Gillen urges Hempsted Town Board to refinance $31M in bonds, board votes to table till next meeting

Rebecca Klar
Hempstead Town Supervisor Laura Gillen announced a plan for the town to refinance $31 million in bonds before interest rates increase. The Town Board will enact a resolution at Tuesday's meeting. (Photo courtesy of the Town of Hempstead)

Hempstead Town Supervisor Laura Gillen announced a plan last Wednesday for the town to refinance $31 million in bonds that she said will save taxpayers almost $3 million.

Gillen urged the Town Board to act quickly, before interest rates increase.

During Tuesday’s meeting, the board voted unanimously to table the matter and return to it at the next meeting, scheduled for Feb. 20 at 10:30 a.m.

Gillen said that certain members of the board asked for additional time to consider the items, and she said she is inclined to give them time to feel comfortable before voting.

In her statement last Wednesday, Gillen said that it is her responsibility to look out for the financial future of Hempstead residents.

“We have a unique opportunity to save taxpayers $2.8 million over the next 20 years, including an immediate estimated savings of $230,000 in the next fiscal year, by refinancing over $30 million in outstanding debt at rates that are much more competitive than what the town originally paid,” Gillen said.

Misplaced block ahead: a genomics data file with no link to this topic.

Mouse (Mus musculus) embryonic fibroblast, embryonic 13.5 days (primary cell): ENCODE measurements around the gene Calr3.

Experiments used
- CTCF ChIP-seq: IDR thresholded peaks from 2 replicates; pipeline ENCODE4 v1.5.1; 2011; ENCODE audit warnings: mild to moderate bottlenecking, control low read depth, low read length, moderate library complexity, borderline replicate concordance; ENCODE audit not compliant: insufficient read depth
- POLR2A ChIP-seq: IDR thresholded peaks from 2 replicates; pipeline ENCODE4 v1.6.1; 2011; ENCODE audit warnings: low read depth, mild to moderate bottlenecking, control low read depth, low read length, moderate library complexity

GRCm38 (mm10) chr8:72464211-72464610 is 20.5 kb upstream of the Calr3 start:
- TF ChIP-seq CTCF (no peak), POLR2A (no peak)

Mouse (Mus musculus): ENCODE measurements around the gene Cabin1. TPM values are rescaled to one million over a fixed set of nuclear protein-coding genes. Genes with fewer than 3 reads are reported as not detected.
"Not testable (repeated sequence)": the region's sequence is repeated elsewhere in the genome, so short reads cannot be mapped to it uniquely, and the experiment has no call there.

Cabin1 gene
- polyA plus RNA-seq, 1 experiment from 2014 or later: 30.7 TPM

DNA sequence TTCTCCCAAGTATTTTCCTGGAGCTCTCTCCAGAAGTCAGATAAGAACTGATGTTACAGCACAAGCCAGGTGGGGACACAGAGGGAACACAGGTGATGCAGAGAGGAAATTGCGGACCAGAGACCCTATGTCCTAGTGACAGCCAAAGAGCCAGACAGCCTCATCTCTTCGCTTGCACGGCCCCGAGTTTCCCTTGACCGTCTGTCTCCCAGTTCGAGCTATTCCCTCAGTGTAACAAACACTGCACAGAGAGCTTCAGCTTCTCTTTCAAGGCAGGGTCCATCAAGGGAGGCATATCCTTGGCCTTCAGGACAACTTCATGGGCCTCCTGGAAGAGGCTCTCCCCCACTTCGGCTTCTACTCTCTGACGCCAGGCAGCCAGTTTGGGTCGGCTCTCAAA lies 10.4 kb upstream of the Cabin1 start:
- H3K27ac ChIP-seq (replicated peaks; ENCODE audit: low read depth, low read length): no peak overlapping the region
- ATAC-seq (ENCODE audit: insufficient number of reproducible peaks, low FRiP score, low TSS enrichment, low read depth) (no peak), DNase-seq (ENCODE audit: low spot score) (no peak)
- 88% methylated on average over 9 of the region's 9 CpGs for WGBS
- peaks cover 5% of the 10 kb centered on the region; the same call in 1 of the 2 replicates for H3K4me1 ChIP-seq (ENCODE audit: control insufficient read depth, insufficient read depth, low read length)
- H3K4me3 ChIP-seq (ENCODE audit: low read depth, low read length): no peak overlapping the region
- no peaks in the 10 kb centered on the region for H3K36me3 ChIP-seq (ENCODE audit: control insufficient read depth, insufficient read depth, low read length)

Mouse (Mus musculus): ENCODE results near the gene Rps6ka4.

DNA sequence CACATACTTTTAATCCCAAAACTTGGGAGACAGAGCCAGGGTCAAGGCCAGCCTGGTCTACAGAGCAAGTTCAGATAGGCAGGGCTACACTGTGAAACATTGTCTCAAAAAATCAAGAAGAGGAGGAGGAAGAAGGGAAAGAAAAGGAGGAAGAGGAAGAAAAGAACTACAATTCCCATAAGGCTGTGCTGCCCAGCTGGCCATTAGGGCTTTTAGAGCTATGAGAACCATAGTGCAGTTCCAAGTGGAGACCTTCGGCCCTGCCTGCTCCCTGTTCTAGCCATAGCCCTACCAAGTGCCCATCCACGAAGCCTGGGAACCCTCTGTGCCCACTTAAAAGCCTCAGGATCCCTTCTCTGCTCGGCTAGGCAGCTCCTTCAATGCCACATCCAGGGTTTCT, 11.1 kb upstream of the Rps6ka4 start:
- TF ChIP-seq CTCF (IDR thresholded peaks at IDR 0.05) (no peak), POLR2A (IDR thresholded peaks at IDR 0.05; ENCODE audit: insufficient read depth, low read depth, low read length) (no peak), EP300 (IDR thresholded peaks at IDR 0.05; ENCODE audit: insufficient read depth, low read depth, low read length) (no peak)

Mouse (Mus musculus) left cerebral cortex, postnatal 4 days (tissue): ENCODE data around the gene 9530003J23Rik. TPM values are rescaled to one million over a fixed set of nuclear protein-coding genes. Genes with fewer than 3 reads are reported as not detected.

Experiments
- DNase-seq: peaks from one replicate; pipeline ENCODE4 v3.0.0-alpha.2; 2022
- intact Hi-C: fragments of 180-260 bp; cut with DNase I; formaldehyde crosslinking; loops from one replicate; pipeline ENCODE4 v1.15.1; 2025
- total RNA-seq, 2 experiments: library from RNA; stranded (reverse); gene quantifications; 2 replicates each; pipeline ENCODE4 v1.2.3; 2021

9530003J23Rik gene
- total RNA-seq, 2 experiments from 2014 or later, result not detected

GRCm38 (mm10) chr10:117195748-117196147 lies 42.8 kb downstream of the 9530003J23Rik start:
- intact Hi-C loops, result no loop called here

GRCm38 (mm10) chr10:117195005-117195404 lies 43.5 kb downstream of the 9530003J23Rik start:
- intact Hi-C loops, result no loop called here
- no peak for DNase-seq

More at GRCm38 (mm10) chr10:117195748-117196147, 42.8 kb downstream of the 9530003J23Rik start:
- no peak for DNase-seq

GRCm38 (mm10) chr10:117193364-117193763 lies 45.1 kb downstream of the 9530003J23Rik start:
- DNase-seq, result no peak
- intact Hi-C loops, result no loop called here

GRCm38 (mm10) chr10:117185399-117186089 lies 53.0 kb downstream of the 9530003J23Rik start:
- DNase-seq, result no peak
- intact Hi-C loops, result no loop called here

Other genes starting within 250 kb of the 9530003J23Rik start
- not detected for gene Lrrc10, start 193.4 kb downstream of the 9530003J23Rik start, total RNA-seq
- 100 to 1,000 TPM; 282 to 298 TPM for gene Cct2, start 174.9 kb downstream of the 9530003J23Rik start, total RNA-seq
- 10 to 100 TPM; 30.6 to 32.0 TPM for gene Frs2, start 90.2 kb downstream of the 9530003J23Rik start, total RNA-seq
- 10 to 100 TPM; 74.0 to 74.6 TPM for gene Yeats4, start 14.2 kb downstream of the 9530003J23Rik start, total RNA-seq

The plan involves money the town borrowed in 2007 and 2008 and covers capital spending projects where the borrowing has already occurred, according to a town news release.

Bond rates have increased since the town was eligible to refinance in March 2016, when rates were at historic lows, according to the release.

“The Town of Hempstead missed an opportunity to recoup an additional $2.5 million in interest savings by failing to act sooner,” Gillen said in a statement. “Luckily, we still have an opportunity to lock in a better deal over what we’re currently paying, despite the oversight.”

Gillen also noted that tax law changes under President Donald Trump’s administration have restricted Hempstead’s ability to refinance future debt.

Gillen, the first Democrat to hold the position in 100 years, previously said that making  the town financially sound is one of her priorities.

She sits on a GOP majority board, and her lone Democrat companion, Councilwoman Dorothy Goosby, often sided with former Republican Supervisor Anthony Santino.

Efforts to reach Goosby were unavailing.

Efforts to reach Deputy Supervisor Bruce Blakeman and Councilman Edward Ambrosino, whose district includes Floral Park, were also unavailing.

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